How Mapping the Brain Could Help Humankind
Neural progenitor cells cultured from the developing brain.
Credit: Carol N. Ibe And Eugene O. Major, National Institute of Neurological Disorders and Stroke (NINDS)

Ashesh Mehta, head of the Laboratory of Multimodal Brain Mapping at the Feinstein Institute for Medical Research at North Shore-LIJ, contributed this article to LiveScience’s Expert Voices: Op-Ed & Insights.

The Brain Activity Map projectannounced by President Barack Obama earlier this month is an ambitious endeavor to understand the link between brain physiology and brain function and dysfunction.

However, the establishment of endpoints and the concept of the zero-sum game — where researchers are pulling resources from the same funds — are important points of consideration in its implementation. It is also important to consider that the fundamental concept that is driving this initiative is the fact that a “map” actually exists whereby different brain functions are localized in specific brain areas.

The two, leading conceptualizations of brain function — localized activity versus activity distributed across a complex network — are concepts that have been debated for over a century, and quite a bit of evidence exists in support of both. Uniting them remains the challenge, both empirically and conceptually.

A second challenge involves the leap from understanding a brain activity map to being able to harness it to treat human neurological disease. [Obama's Brain Map Initiative Needs a Rethinking: Op-Ed]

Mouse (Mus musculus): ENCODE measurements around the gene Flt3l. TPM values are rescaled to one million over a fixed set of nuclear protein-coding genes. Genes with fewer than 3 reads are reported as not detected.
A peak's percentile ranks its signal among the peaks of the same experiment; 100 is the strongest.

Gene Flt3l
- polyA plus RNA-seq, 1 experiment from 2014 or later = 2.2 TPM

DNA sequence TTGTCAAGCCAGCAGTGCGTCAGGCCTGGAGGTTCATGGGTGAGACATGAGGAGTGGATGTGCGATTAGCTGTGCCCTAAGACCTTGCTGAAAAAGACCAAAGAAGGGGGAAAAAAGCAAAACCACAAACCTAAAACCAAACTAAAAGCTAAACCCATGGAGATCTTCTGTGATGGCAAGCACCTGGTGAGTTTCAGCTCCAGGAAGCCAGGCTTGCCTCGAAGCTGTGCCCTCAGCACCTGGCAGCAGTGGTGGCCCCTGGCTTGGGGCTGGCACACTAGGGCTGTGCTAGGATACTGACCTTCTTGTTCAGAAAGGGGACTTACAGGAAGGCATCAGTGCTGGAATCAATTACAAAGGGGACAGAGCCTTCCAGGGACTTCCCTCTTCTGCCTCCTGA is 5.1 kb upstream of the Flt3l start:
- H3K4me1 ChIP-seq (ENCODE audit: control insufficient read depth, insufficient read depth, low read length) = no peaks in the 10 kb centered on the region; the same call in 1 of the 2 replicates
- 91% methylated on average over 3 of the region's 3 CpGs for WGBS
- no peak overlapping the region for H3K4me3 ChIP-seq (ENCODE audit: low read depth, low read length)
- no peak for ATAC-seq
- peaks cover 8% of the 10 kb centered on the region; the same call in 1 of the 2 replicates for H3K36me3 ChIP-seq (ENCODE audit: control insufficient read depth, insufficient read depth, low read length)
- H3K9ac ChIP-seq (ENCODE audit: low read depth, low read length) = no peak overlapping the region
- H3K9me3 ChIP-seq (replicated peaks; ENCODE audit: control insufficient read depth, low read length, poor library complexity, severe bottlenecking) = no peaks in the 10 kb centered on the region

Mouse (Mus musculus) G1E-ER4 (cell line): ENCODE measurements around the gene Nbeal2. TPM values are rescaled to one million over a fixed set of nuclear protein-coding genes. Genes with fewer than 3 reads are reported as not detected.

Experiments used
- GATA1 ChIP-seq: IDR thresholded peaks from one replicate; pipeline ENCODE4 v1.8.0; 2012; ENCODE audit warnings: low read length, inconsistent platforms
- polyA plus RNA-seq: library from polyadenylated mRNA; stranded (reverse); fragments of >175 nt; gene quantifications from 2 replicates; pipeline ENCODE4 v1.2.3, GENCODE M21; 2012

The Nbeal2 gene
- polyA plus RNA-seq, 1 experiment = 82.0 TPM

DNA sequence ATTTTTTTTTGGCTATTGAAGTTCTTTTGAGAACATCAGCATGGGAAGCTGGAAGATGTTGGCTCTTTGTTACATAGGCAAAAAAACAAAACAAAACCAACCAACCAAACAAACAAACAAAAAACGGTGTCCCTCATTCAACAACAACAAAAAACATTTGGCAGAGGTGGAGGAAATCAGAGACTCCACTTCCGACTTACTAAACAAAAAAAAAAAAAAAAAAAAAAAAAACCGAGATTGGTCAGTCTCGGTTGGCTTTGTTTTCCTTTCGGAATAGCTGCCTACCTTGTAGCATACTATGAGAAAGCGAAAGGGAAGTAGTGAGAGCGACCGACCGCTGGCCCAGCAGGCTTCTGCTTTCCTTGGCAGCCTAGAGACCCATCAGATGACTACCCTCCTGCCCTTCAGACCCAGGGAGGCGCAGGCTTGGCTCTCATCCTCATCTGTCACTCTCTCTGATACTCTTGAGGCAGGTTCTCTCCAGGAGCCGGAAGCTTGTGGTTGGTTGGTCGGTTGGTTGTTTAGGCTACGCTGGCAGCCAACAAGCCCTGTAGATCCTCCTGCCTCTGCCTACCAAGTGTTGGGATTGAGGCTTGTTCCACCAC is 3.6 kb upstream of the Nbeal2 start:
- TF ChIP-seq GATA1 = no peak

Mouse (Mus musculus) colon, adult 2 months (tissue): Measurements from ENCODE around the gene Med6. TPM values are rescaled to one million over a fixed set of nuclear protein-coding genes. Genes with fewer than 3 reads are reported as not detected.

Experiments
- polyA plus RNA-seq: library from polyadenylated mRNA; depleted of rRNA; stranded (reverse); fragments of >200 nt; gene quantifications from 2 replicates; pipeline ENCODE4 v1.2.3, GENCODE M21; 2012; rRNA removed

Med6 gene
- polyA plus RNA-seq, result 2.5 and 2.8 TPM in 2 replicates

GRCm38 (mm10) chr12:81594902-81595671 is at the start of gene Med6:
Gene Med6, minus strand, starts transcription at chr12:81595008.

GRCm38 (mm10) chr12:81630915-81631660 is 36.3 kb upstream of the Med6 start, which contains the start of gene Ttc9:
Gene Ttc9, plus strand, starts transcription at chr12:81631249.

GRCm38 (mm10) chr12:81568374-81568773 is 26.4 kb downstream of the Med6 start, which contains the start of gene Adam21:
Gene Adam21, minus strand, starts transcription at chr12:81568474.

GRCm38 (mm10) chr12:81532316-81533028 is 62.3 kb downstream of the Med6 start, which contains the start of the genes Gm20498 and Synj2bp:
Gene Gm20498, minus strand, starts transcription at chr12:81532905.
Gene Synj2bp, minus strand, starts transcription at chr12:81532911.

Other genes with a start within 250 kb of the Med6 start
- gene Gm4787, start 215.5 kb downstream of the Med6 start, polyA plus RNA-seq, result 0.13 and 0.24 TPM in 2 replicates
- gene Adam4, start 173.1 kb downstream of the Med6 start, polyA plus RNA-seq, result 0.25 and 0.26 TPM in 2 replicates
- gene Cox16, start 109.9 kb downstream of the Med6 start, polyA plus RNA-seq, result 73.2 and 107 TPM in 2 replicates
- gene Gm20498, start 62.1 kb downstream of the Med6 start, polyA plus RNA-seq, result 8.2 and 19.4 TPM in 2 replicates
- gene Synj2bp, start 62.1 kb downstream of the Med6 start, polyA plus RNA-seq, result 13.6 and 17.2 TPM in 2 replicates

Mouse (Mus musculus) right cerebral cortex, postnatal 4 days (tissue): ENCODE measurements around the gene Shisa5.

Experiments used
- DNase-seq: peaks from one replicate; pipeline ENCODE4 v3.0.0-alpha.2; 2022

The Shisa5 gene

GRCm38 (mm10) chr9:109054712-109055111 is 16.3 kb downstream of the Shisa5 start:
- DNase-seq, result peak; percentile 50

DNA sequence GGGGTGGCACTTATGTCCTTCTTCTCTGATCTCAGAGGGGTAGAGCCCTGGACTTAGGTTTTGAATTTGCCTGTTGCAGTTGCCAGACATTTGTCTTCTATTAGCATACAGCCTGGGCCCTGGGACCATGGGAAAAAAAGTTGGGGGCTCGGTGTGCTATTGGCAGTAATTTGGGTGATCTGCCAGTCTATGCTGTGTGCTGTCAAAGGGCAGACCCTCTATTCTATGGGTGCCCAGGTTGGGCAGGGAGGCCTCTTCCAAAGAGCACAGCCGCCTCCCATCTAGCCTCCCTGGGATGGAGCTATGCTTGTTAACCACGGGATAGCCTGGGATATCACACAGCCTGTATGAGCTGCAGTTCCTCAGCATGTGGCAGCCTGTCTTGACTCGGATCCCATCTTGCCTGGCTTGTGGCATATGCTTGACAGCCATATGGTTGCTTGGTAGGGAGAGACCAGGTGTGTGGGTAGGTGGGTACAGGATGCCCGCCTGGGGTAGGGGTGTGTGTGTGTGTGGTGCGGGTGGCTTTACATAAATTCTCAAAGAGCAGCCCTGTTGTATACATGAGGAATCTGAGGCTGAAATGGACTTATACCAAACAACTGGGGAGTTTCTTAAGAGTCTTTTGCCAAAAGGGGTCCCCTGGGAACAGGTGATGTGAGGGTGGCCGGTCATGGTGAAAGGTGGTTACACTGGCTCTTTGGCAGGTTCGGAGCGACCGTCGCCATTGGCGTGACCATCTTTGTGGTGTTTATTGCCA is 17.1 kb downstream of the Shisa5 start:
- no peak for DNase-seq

There are hundreds of laboratories around the world trying to understand the link between the activity of neurons and phenomena such as perception, action and consciousness. Furthermore, 100 years of research in electrophysiology, neuroanatomy and neuroimaging have provided us with real, reproducible and predictable results that establish that link.

However, the billions of neurons we seek to study can provide complex data sets that are difficult to interpret. We now stand at a time where technology, including nanotechnology and computing power, put us in a position to be able to synthesize findings out of complex data sets.

It may well be that there is a flaw in the fundamental concept that knowing the activity of every neuron in the brain will somehow result in our ability to understand that physiology-phenomenology link. There is also concern that funding for the Brain Activity Map initiative would somehow reduce funding for established lines of research seeking to understand that link in a zero-sum game. However, there is great potential for new insights if this initiative can include existing research in a collaborative fashion.

In the end, there is still much to unlock from the mysteries of brain function, and doing so will undoubtedly lead to new technology and innovation. Innovations such as brain machine interfaces, neurostimulation and alterations of specific neuronal circuits by genetic engineering are well underway in research institutions and hospitals across the country. With all the conceptual and practical flaws of the Brain Activity Map project, a collaborative approach that puts together multiple existing research initiatives could help those technologies flourish in the near future. [Quadriplegic Woman Moves Robot Arm With Her Mind]

Ultimately, our brains form the foundation of all our thoughts and behaviors. Therefore, the brain mapping initiative may help us develop a basic scientific basis of our higher functions that will help us understand the very core of ourselves in this modern era in the way religion and philosophy have done in the past.

The views expressed are those of the author and do not necessarily reflect the views of the publisher.